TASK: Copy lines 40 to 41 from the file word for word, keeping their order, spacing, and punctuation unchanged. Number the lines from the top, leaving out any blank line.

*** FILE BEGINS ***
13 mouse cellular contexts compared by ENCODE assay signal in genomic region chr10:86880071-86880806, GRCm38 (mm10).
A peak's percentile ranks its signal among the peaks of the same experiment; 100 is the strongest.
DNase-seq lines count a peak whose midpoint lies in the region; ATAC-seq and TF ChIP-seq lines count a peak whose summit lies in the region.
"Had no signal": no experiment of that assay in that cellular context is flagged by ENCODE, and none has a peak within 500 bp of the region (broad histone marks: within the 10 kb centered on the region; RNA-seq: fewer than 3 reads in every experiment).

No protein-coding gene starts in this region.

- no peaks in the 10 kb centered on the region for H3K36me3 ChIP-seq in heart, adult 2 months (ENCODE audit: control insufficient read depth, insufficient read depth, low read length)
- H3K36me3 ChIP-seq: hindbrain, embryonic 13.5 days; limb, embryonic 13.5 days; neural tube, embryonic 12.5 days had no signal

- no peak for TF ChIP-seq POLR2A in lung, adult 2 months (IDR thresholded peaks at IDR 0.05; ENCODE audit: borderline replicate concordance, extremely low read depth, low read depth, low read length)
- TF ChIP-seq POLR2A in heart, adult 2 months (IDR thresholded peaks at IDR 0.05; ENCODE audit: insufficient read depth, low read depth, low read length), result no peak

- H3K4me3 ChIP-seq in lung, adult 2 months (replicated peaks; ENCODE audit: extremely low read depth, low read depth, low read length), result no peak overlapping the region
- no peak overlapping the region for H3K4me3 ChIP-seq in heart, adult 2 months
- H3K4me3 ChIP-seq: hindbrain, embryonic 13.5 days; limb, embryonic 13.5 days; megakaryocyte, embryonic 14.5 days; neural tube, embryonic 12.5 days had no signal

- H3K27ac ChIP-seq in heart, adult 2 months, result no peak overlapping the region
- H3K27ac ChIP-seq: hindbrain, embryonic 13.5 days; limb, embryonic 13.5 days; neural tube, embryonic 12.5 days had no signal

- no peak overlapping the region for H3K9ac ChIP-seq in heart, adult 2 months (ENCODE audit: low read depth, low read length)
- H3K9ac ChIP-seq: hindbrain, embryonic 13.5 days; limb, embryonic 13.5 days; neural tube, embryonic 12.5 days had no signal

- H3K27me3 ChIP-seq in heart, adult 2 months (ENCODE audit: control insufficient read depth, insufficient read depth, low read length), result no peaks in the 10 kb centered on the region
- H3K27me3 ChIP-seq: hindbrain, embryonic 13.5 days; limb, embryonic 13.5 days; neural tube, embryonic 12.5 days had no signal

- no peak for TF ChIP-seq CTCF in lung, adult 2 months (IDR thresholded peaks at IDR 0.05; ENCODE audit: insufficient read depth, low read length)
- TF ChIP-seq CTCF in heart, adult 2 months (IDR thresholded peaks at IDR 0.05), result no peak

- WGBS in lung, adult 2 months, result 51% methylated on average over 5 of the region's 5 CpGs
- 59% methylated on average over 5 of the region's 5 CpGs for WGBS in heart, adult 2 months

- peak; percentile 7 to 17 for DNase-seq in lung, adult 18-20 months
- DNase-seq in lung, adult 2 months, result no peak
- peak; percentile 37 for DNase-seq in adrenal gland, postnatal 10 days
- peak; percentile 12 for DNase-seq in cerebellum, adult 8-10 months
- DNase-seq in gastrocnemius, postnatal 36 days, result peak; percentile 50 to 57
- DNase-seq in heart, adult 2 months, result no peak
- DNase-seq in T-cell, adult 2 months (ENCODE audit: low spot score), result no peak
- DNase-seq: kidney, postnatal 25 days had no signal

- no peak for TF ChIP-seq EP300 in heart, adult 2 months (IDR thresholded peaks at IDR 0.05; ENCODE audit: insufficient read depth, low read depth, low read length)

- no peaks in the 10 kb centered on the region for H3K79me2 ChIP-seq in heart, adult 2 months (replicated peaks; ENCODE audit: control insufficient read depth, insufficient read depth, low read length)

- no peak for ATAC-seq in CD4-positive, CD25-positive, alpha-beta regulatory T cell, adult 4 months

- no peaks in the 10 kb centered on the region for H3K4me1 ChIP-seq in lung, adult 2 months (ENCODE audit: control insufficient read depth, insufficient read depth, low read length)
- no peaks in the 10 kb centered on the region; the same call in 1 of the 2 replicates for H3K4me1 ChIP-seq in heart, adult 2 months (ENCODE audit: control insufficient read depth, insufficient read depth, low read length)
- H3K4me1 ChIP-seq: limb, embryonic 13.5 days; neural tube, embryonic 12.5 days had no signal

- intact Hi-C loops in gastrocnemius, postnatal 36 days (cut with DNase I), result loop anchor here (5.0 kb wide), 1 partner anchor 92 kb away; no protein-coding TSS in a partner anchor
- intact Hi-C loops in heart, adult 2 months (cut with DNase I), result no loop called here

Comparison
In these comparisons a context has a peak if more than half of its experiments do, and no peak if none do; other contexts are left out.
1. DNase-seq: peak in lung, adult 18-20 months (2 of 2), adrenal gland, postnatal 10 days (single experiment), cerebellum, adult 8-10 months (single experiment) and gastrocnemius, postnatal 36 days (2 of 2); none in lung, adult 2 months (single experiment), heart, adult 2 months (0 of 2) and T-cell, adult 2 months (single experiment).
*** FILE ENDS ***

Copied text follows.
In these comparisons a context has a peak if more than half of its experiments do, and no peak if none do; other contexts are left out.
1. DNase-seq: peak in lung, adult 18-20 months (2 of 2), adrenal gland, postnatal 10 days (single experiment), cerebellum, adult 8-10 months (single experiment) and gastrocnemius, postnatal 36 days (2 of 2); none in lung, adult 2 months (single experiment), heart, adult 2 months (0 of 2) and T-cell, adult 2 months (single experiment).